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March 23, 2015

The Reality of Net Neutrality

The Internet is the greatest economic engine of our lifetime, and its growth has been driven by market forces that have produced an astoundingly open online world full of innovation. As a leading broadband provider, Mediacom has always ensured an open Internet experience for our customers. We will continue to do so because the growth and popularity of the Internet is directly tied to the free movement of information between its users.

On February 26, 2015, the Federal Communications Commission (FCC) voted 3-2 along party lines on rules that govern how Internet service providers (“ISPs”) deal with the flow of Internet content across their networks. The Commission’s vote on these “net neutrality” rules was no doubt influenced by President Barack Obama who publicly urged the FCC to regulate broadband Internet services under Title II of the Communications Act of 1934.

While Mediacom supports the principles of net neutrality, we believe the FCC’s plan to use Title II as the mechanism for enforcing net neutrality is shortsighted and ill-conceived. Aside from the obvious challenges of applying a 1930s-era statute to a modern communications system that spans the globe, forcing ISPs under Title II will most certainly stifle innovation, inhibit infrastructure investment, and unfairly shift costs to hard-working American families.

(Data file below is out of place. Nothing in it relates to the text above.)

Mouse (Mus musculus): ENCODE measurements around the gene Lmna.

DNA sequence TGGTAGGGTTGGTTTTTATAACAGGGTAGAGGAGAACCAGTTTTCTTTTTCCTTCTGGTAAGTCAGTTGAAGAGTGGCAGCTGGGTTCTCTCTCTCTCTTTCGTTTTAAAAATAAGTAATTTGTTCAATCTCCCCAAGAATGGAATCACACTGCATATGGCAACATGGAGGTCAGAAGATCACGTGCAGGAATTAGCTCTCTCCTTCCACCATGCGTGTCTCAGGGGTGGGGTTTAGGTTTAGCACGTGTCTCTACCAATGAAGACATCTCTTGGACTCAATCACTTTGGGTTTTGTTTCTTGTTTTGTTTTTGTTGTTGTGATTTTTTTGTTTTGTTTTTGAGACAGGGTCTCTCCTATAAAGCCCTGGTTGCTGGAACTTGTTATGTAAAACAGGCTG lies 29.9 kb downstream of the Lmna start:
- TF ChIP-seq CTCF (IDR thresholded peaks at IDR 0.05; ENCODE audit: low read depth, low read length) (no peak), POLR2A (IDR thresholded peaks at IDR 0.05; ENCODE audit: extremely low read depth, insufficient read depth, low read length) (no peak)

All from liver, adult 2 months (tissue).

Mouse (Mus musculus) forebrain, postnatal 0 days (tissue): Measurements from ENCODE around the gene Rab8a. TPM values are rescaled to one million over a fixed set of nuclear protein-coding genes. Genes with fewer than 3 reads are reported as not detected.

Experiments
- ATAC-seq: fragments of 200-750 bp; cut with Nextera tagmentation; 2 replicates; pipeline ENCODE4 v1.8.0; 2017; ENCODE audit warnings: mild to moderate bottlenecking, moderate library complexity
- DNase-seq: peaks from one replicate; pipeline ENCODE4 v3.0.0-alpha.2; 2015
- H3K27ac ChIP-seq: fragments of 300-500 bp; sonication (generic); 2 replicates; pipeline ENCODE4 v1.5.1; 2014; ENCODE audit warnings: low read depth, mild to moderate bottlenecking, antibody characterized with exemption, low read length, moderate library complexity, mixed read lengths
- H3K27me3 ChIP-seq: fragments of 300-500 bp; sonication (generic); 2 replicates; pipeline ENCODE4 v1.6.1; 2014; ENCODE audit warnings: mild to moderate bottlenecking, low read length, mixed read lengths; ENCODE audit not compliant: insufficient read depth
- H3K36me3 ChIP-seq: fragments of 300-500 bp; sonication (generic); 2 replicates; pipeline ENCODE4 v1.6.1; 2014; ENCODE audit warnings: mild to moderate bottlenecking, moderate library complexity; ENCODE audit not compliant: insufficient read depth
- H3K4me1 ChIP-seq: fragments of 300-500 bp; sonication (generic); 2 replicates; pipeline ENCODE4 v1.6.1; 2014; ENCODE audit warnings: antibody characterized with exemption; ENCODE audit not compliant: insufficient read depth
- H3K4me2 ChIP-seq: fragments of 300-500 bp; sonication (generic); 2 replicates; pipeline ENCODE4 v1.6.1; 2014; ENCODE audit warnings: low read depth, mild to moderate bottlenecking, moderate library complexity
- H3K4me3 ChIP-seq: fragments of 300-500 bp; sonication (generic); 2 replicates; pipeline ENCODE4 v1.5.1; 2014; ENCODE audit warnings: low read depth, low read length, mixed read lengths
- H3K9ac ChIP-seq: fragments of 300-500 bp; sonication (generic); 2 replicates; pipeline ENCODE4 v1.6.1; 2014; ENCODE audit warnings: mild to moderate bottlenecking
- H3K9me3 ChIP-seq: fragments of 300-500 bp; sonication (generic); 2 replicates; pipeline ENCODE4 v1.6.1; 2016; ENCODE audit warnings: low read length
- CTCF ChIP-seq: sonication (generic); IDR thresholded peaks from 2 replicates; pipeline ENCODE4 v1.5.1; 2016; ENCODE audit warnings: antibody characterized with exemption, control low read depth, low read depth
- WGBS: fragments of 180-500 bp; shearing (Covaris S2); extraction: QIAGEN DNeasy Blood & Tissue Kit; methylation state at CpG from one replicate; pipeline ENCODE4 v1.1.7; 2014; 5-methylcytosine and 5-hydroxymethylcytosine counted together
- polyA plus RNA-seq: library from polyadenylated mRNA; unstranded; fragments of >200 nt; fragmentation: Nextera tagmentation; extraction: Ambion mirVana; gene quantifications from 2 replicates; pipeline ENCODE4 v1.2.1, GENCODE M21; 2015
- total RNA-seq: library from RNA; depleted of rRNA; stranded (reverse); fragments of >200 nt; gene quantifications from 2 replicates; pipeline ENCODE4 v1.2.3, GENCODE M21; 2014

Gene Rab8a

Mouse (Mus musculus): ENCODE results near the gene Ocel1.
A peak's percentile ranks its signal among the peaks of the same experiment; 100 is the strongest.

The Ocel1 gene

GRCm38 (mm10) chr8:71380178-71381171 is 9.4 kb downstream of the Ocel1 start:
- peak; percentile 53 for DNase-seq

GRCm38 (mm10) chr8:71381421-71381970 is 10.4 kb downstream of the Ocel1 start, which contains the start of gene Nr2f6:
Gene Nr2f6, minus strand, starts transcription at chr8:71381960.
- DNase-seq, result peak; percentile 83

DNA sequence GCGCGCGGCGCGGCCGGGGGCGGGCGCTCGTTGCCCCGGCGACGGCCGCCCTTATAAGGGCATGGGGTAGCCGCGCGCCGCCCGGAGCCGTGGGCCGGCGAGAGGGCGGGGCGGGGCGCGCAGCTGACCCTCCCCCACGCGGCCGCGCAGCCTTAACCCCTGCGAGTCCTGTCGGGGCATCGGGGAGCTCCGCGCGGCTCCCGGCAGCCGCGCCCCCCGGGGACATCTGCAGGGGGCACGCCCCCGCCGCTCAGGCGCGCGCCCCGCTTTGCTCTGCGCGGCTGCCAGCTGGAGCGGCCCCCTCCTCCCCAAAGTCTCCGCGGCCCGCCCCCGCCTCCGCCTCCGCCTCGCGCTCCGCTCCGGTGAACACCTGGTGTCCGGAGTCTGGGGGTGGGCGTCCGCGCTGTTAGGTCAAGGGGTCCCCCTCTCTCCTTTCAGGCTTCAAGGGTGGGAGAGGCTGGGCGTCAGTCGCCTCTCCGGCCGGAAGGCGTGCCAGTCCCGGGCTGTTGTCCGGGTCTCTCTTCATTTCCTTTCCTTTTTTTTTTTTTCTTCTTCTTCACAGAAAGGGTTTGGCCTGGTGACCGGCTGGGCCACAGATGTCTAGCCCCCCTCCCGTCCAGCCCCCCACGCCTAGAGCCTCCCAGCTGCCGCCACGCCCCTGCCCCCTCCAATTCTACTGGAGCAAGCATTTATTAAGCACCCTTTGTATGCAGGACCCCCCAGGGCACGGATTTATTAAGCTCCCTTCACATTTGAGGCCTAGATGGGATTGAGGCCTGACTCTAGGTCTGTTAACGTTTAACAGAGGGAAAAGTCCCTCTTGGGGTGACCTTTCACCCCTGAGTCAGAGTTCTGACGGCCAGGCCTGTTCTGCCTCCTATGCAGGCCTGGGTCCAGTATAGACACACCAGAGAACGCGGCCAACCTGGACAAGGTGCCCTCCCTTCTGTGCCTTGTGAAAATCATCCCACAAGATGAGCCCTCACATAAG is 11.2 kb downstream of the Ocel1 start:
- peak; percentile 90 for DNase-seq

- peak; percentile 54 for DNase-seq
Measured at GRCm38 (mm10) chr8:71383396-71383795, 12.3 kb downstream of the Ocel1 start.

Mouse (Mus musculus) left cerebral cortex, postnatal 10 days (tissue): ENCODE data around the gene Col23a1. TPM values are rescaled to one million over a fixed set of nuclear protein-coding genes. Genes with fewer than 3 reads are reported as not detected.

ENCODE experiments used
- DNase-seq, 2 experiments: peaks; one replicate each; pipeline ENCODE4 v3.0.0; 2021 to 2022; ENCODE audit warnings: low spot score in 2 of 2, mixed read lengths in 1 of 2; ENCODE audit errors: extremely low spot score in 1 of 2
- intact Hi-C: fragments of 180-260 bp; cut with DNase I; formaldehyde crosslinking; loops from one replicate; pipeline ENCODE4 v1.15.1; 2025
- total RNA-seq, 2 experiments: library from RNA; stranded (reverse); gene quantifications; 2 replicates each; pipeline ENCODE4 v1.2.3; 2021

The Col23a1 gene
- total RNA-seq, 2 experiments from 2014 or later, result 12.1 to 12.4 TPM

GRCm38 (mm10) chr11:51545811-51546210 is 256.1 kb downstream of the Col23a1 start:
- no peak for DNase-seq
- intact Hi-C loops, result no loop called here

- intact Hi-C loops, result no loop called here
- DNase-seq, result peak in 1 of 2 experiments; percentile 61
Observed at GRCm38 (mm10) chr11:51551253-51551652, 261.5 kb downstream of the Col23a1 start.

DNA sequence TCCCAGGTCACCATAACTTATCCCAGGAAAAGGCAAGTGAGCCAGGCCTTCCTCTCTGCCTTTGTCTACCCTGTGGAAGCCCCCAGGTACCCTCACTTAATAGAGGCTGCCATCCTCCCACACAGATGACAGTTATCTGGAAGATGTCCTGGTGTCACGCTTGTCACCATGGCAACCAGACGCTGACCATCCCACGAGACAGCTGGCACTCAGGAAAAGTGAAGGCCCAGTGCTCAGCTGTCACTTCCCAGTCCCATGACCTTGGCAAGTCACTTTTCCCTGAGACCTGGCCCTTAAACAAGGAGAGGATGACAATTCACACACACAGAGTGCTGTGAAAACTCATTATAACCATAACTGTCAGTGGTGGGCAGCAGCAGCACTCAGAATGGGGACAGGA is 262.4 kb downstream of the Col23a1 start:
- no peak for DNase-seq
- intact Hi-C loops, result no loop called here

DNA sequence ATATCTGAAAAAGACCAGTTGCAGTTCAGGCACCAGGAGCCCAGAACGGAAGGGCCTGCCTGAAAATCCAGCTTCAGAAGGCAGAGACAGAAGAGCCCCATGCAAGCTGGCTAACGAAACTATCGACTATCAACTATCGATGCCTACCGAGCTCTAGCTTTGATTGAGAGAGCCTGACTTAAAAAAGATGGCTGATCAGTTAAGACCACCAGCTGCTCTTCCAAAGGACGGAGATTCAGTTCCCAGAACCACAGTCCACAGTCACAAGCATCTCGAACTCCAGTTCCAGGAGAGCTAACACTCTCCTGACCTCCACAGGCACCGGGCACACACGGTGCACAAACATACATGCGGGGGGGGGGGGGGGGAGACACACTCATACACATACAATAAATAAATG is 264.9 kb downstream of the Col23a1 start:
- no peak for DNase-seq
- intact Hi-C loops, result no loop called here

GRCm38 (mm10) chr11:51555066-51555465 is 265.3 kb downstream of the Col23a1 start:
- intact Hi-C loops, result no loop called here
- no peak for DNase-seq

The legal reclassification of a service this critical to the economic and cultural fabric of our nation should not be left to three unelected government officials. Accordingly, it is our position that Congress, not the FCC, is the appropriate venue for determining the regulatory fate of the Internet. If net neutrality is truly a priority for this Administration, the President and the FCC should endeavor to work with Congress to craft sustainable protections that will provide long-lasting benefits for Internet users.

See more news below:
Mediacom Communications Issues Statement Regarding 
President Obama’s Visit to Cedar Falls, Iowa

A Free Market by Force? The FCC and Net Neutrality in 
(Mostly) Plain English